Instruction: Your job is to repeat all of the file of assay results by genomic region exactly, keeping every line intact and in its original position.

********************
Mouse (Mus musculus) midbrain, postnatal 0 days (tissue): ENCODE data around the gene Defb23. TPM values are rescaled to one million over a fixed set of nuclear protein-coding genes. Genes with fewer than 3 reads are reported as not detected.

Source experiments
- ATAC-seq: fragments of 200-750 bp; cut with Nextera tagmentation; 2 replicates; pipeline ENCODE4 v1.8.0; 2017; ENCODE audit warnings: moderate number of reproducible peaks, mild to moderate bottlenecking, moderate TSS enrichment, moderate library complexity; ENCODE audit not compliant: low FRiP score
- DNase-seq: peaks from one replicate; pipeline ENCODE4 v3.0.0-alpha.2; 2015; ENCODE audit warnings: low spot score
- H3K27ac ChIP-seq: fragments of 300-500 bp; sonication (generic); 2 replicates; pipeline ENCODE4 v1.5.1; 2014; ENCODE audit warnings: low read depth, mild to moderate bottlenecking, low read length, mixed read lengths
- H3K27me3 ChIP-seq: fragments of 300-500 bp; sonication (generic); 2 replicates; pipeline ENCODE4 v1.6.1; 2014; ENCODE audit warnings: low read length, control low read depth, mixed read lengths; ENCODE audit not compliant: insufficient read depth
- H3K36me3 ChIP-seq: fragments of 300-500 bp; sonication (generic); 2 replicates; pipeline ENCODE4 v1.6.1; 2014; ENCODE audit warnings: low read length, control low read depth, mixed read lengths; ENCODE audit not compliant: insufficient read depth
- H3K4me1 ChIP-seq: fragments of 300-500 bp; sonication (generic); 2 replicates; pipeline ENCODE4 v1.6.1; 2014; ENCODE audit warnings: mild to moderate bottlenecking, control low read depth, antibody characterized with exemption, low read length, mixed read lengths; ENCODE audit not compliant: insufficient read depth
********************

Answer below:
Mouse (Mus musculus) midbrain, postnatal 0 days (tissue): ENCODE data around the gene Defb23. TPM values are rescaled to one million over a fixed set of nuclear protein-coding genes. Genes with fewer than 3 reads are reported as not detected.

Source experiments
- ATAC-seq: fragments of 200-750 bp; cut with Nextera tagmentation; 2 replicates; pipeline ENCODE4 v1.8.0; 2017; ENCODE audit warnings: moderate number of reproducible peaks, mild to moderate bottlenecking, moderate TSS enrichment, moderate library complexity; ENCODE audit not compliant: low FRiP score
- DNase-seq: peaks from one replicate; pipeline ENCODE4 v3.0.0-alpha.2; 2015; ENCODE audit warnings: low spot score
- H3K27ac ChIP-seq: fragments of 300-500 bp; sonication (generic); 2 replicates; pipeline ENCODE4 v1.5.1; 2014; ENCODE audit warnings: low read depth, mild to moderate bottlenecking, low read length, mixed read lengths
- H3K27me3 ChIP-seq: fragments of 300-500 bp; sonication (generic); 2 replicates; pipeline ENCODE4 v1.6.1; 2014; ENCODE audit warnings: low read length, control low read depth, mixed read lengths; ENCODE audit not compliant: insufficient read depth
- H3K36me3 ChIP-seq: fragments of 300-500 bp; sonication (generic); 2 replicates; pipeline ENCODE4 v1.6.1; 2014; ENCODE audit warnings: low read length, control low read depth, mixed read lengths; ENCODE audit not compliant: insufficient read depth
- H3K4me1 ChIP-seq: fragments of 300-500 bp; sonication (generic); 2 replicates; pipeline ENCODE4 v1.6.1; 2014; ENCODE audit warnings: mild to moderate bottlenecking, control low read depth, antibody characterized with exemption, low read length, mixed read lengths; ENCODE audit not compliant: insufficient read depth